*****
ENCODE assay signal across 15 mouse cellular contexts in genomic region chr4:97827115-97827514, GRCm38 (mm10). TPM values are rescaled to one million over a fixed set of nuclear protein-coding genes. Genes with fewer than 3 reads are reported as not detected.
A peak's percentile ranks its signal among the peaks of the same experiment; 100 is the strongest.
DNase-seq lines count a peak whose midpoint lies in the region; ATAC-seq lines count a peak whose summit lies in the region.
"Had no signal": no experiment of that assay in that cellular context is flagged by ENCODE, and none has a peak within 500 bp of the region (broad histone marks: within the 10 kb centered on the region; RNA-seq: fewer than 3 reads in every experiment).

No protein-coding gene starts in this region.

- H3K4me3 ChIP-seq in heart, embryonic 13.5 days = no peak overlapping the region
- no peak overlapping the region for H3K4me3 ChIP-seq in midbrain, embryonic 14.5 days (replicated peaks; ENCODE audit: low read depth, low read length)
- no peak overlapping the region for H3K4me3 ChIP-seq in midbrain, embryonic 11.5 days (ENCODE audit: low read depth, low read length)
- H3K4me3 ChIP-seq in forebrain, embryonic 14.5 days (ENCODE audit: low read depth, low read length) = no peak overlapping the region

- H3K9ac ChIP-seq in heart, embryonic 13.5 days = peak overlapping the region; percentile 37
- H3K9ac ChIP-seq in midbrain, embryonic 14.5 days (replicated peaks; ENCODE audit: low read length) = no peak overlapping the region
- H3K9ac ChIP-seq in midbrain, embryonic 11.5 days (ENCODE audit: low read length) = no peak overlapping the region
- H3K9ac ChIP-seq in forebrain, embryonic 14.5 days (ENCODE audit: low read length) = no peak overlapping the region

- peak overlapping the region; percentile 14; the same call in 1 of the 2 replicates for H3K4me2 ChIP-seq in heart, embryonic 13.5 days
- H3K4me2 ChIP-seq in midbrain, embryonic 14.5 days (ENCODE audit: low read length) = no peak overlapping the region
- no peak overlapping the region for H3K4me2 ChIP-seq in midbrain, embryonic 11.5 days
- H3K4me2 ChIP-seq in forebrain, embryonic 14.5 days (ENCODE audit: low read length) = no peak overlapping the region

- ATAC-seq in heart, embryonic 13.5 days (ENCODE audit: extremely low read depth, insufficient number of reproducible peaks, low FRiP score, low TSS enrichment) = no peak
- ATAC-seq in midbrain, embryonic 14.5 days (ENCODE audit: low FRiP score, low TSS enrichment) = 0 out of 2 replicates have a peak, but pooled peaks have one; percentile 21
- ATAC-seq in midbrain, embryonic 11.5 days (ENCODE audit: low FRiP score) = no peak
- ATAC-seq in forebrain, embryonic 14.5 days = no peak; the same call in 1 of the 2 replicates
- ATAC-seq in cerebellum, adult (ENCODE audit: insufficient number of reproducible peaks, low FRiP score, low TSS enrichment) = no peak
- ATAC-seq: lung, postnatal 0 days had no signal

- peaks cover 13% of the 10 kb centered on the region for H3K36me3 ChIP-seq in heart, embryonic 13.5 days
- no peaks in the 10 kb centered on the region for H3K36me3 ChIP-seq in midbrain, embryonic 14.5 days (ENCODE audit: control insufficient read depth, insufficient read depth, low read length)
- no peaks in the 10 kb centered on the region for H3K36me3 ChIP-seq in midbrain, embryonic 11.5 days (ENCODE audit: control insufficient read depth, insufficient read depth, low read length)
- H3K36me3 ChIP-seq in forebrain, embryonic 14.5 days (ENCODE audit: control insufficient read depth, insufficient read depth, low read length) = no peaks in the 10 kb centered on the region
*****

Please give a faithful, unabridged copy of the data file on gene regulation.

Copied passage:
ENCODE assay signal across 15 mouse cellular contexts in genomic region chr4:97827115-97827514, GRCm38 (mm10). TPM values are rescaled to one million over a fixed set of nuclear protein-coding genes. Genes with fewer than 3 reads are reported as not detected.
A peak's percentile ranks its signal among the peaks of the same experiment; 100 is the strongest.
DNase-seq lines count a peak whose midpoint lies in the region; ATAC-seq lines count a peak whose summit lies in the region.
"Had no signal": no experiment of that assay in that cellular context is flagged by ENCODE, and none has a peak within 500 bp of the region (broad histone marks: within the 10 kb centered on the region; RNA-seq: fewer than 3 reads in every experiment).

No protein-coding gene starts in this region.

- H3K4me3 ChIP-seq in heart, embryonic 13.5 days = no peak overlapping the region
- no peak overlapping the region for H3K4me3 ChIP-seq in midbrain, embryonic 14.5 days (replicated peaks; ENCODE audit: low read depth, low read length)
- no peak overlapping the region for H3K4me3 ChIP-seq in midbrain, embryonic 11.5 days (ENCODE audit: low read depth, low read length)
- H3K4me3 ChIP-seq in forebrain, embryonic 14.5 days (ENCODE audit: low read depth, low read length) = no peak overlapping the region

- H3K9ac ChIP-seq in heart, embryonic 13.5 days = peak overlapping the region; percentile 37
- H3K9ac ChIP-seq in midbrain, embryonic 14.5 days (replicated peaks; ENCODE audit: low read length) = no peak overlapping the region
- H3K9ac ChIP-seq in midbrain, embryonic 11.5 days (ENCODE audit: low read length) = no peak overlapping the region
- H3K9ac ChIP-seq in forebrain, embryonic 14.5 days (ENCODE audit: low read length) = no peak overlapping the region

- peak overlapping the region; percentile 14; the same call in 1 of the 2 replicates for H3K4me2 ChIP-seq in heart, embryonic 13.5 days
- H3K4me2 ChIP-seq in midbrain, embryonic 14.5 days (ENCODE audit: low read length) = no peak overlapping the region
- no peak overlapping the region for H3K4me2 ChIP-seq in midbrain, embryonic 11.5 days
- H3K4me2 ChIP-seq in forebrain, embryonic 14.5 days (ENCODE audit: low read length) = no peak overlapping the region

- ATAC-seq in heart, embryonic 13.5 days (ENCODE audit: extremely low read depth, insufficient number of reproducible peaks, low FRiP score, low TSS enrichment) = no peak
- ATAC-seq in midbrain, embryonic 14.5 days (ENCODE audit: low FRiP score, low TSS enrichment) = 0 out of 2 replicates have a peak, but pooled peaks have one; percentile 21
- ATAC-seq in midbrain, embryonic 11.5 days (ENCODE audit: low FRiP score) = no peak
- ATAC-seq in forebrain, embryonic 14.5 days = no peak; the same call in 1 of the 2 replicates
- ATAC-seq in cerebellum, adult (ENCODE audit: insufficient number of reproducible peaks, low FRiP score, low TSS enrichment) = no peak
- ATAC-seq: lung, postnatal 0 days had no signal

- peaks cover 13% of the 10 kb centered on the region for H3K36me3 ChIP-seq in heart, embryonic 13.5 days
- no peaks in the 10 kb centered on the region for H3K36me3 ChIP-seq in midbrain, embryonic 14.5 days (ENCODE audit: control insufficient read depth, insufficient read depth, low read length)
- no peaks in the 10 kb centered on the region for H3K36me3 ChIP-seq in midbrain, embryonic 11.5 days (ENCODE audit: control insufficient read depth, insufficient read depth, low read length)
- H3K36me3 ChIP-seq in forebrain, embryonic 14.5 days (ENCODE audit: control insufficient read depth, insufficient read depth, low read length) = no peaks in the 10 kb centered on the region